Fish where the fish are. That is what my first Minturn Anglers fly fishing guide told me many years ago. He then proceeded to show me exactly what he meant.
Fish Places Offering Cover
This excellent guide helped me begin to develop a fish sense, learning the needs and habits of fish to know where to find them. Fish, like all creatures, like to feel safe. To survive, they will seek out and take advantage of any cover. This could be am undercut bank, a submerged rock ledge, weed, beds, fallen trees, or even shade from an overhanging tree limb. They take advantage of every opportunity, including boat docks and highway bridges. Fish learn to use depth as a cover as well. My guide pointed
out that fish will feed close to cover whenever possible.
Fish Spots Offering Colder Water
The most popular gamefish to catch on a fly, and especially trout, need oxygenated, cold water. A trout’s digestive system and metabolism work in sync with the water temperature. When water is more than 70 degrees, trout will be put off. On the other hand, at temperatures below 50 degrees, they will become dormant and very lethargic. This means the best fishing typically occurs first thing in the morning and late afternoon and evening. In summer when water temperatures rise, I have been advised to fish riffles and runs where the faster running water produces oxygenated water.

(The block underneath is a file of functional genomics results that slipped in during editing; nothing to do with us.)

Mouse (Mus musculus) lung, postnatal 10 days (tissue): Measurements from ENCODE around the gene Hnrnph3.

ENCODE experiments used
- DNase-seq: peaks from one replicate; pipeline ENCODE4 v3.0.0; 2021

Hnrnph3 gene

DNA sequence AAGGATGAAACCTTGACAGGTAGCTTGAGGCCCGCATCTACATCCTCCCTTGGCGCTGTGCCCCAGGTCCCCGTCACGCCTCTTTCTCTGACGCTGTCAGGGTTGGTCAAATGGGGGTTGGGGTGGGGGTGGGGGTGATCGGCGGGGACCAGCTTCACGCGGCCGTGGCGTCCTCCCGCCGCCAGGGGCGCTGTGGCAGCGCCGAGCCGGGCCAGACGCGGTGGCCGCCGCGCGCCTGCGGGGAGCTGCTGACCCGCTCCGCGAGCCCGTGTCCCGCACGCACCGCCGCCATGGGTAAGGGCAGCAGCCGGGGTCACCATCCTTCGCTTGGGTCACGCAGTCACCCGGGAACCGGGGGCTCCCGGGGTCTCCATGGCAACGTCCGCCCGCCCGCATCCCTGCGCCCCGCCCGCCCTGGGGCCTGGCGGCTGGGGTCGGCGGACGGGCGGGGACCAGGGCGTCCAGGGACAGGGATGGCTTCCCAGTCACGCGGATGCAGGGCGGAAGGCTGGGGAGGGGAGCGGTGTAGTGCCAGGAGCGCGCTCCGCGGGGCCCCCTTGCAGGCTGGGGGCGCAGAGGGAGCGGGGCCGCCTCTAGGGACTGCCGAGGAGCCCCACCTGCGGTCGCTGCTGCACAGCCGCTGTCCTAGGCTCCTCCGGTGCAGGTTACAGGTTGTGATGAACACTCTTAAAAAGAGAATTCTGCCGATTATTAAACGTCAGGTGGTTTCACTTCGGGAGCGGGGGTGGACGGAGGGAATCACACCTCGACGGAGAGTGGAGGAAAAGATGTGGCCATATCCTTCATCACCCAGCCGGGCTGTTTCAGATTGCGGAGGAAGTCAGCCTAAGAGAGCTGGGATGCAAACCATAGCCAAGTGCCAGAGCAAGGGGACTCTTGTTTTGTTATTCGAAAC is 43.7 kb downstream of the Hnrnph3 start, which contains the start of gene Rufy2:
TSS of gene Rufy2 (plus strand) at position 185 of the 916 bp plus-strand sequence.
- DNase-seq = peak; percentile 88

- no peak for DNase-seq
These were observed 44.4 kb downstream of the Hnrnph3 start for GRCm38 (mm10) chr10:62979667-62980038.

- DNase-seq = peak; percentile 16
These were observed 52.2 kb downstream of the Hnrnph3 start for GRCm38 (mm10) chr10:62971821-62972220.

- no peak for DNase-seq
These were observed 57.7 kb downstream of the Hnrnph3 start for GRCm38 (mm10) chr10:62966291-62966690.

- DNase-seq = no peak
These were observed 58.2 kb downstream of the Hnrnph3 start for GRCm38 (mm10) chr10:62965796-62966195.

In Colorado we are lucky to have an abundance of bottom release tailwater dams. A controlled amount of water is usually released from these dams every day, making for a constant water flow and temperature, and providing for an optimum environment for fish. It has been a pleasure to be introduced to the many Gold Medal fly fishing waters in the Vail Valley and Denver Front Range.
From my first experience with a professional fly fishing guide from Minturn Anglers, and every trip since then, I’ve continued to learn more and more about the art of fly fishing. Thank you Minturn Anglers.